modify or rethink some of your teaching methods. If
you have students in your class with learning disabilities,
you may wish to consult specialists in your school regarding
techniques that have proven effective in teaching these
students. You might also consult the Journal of Learning
Disabilities or the Learning Disability Quarterly.
Pairing students with peer helpers, when appropriate,
can also serve to increase the participation of students
with learning disabilities in class activities, provided
a good pair match can be made.
with Orthopedic Disabilities
One of the special situations brought
up by having students with orthopedic impairments in
your class is that you have the opportunity to educate
other students and adults about people with physical
impairments. Speak with your students who have orthopedic
impairments ahead of time, discuss any issues you feel
uncertain about, and read the various educational journals
about ways in which students with physical impairments
are succeeding in the world. You can learn a great deal
and overcome any doubts you may have about the capabilities
of these individuals. Be aware that the way you treat
students with physical impairments will be imitated.
Use the opportunity to increase student awareness.
Career choices for students with
orthopedic impairments need not be limited in any way
other than by the interests and talents of the individual
student. In order to help all students overcome preconceived
notions about existing career choices, invite a marketer,
entrepreneur, or other successful person with physical
impairments to class to speak about his or her career.
Invite him or her to discuss any obstacles that could
have hindered his or her success and how they were overcome.
Allow time for questions and encourage students to ask
questions about physical barriers to entering buildings
as well as biased treatment.
If you have students who have orthopedic
impairments, making sure they have access to the classroom
can be one of the first steps you take to ensure their
full participation in the class. Be aware that a barrier
can be a stair, a curb, a narrow walkway, a heavy door,
or an elevator door that does not allow time for a wheelchair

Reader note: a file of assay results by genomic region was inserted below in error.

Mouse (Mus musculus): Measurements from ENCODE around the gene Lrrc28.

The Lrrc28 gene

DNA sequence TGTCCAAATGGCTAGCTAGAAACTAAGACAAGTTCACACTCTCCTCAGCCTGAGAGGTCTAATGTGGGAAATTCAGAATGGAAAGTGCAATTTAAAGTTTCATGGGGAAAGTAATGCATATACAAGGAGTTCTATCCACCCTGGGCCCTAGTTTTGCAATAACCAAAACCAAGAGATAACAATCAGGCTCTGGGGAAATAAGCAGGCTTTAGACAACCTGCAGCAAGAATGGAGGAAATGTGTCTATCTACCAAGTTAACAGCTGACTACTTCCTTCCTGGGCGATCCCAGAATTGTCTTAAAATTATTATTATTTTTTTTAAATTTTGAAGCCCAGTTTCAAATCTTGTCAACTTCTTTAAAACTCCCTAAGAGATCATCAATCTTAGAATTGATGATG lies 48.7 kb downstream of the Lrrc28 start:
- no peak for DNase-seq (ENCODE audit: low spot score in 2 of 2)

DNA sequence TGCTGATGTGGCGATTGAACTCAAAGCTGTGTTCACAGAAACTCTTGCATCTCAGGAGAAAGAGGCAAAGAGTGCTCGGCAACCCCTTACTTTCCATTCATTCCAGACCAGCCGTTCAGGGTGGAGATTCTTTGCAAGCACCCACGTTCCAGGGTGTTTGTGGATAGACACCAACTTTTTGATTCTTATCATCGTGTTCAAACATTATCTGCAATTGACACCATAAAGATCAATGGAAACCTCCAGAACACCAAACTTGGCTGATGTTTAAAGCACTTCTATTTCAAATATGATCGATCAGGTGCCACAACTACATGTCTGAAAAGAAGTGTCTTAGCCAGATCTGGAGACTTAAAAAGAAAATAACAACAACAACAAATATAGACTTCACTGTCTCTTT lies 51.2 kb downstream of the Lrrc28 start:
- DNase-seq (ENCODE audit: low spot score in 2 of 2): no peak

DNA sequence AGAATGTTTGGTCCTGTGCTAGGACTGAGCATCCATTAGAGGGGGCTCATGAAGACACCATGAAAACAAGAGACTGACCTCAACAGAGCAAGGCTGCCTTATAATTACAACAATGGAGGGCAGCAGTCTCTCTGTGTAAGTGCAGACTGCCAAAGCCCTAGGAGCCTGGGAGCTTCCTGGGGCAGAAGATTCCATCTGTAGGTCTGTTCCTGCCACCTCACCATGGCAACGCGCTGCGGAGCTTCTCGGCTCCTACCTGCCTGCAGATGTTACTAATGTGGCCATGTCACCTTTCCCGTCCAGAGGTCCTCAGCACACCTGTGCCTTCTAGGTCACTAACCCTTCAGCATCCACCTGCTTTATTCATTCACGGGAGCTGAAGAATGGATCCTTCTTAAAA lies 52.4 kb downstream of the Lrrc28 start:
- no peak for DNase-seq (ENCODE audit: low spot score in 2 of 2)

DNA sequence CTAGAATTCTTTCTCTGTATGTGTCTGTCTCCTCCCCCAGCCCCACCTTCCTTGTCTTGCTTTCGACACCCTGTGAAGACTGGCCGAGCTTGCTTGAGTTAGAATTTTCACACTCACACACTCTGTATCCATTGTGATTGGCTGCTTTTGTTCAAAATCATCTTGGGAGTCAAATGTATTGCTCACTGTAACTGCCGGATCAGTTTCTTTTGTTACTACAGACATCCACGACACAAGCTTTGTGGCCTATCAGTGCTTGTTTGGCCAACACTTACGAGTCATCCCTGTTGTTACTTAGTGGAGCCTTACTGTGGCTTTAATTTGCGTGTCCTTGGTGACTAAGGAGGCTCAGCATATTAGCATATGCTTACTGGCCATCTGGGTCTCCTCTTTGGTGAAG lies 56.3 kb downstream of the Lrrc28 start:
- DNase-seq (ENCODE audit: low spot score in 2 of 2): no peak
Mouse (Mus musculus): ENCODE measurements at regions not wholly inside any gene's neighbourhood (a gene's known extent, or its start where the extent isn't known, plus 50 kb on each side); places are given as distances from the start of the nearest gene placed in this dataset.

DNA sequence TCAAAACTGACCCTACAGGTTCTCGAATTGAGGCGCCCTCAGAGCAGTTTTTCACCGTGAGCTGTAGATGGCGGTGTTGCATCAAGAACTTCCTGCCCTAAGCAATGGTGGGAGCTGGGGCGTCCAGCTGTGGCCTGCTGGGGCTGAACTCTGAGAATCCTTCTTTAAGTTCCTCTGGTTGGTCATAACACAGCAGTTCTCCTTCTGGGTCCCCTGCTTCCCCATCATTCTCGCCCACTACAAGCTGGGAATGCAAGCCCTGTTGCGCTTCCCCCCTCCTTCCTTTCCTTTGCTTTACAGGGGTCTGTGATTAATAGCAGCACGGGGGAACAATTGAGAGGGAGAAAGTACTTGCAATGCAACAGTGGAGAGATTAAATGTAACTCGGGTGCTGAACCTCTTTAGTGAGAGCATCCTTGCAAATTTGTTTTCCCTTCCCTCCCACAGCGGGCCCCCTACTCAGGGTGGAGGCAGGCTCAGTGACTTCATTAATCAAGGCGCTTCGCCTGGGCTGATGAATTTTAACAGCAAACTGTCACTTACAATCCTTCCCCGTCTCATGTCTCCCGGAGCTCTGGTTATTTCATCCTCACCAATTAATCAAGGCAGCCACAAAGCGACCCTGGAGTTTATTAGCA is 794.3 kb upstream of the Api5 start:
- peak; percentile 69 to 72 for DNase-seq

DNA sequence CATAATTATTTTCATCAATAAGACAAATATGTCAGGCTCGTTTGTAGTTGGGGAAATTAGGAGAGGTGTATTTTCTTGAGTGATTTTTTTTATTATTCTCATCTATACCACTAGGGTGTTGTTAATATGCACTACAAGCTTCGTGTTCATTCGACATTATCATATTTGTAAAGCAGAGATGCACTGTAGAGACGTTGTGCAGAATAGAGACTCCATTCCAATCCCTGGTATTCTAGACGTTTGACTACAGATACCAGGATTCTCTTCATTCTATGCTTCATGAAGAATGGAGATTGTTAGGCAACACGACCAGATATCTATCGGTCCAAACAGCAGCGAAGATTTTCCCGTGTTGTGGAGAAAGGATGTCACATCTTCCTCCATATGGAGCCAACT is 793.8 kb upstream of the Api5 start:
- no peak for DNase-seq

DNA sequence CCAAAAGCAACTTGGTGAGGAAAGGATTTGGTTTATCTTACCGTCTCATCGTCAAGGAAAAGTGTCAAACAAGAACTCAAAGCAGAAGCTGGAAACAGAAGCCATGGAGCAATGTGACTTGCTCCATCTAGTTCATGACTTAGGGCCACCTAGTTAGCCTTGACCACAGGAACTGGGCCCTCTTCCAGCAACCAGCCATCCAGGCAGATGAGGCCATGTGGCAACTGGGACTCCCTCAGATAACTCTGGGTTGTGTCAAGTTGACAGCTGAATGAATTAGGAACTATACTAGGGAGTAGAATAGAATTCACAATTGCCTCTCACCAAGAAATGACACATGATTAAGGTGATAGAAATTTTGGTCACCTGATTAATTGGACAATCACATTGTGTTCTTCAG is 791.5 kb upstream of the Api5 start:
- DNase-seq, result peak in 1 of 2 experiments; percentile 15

exit. Classroom tables need at least 27½ inches
of clearance for a student in a wheelchair.
Also keep in mind that some students
in wheelchairs have full use of their hands and others
do not. Never assume that a physically challenged student
can or can't do something based on experience with another
The Americans with Disabilities Act
of 1990 makes it illegal for companies to deny employment
opportunities to otherwise qualified individuals who
have real or perceived mental or physical disabilities.
It also requires employers to make reasonable accommodations
to enable disabled workers to perform their work. This
includes access to entrances and exits and to the work
itself. These factors influence workplace design and
personnel space design, as well as encourage companies
to design buildings that all people can enter and exit
without difficulty. You may wish to consider these issues
in chapter discussions.
If your class involves field research
or field trips of any kind, encourage students with
orthopedic impairments to participate in site selection
and transportation planning to ensure the access to
all sites for all students. Access issues are of major
concern for students who use wheelchairs, and barriers,
such as stairs, curbs, narrow walkways, heavy doors,
etc., must be taken into account when planning an event.
By making the fieldwork accessible to all students,
you allow a positive rather than an exclusionary situation.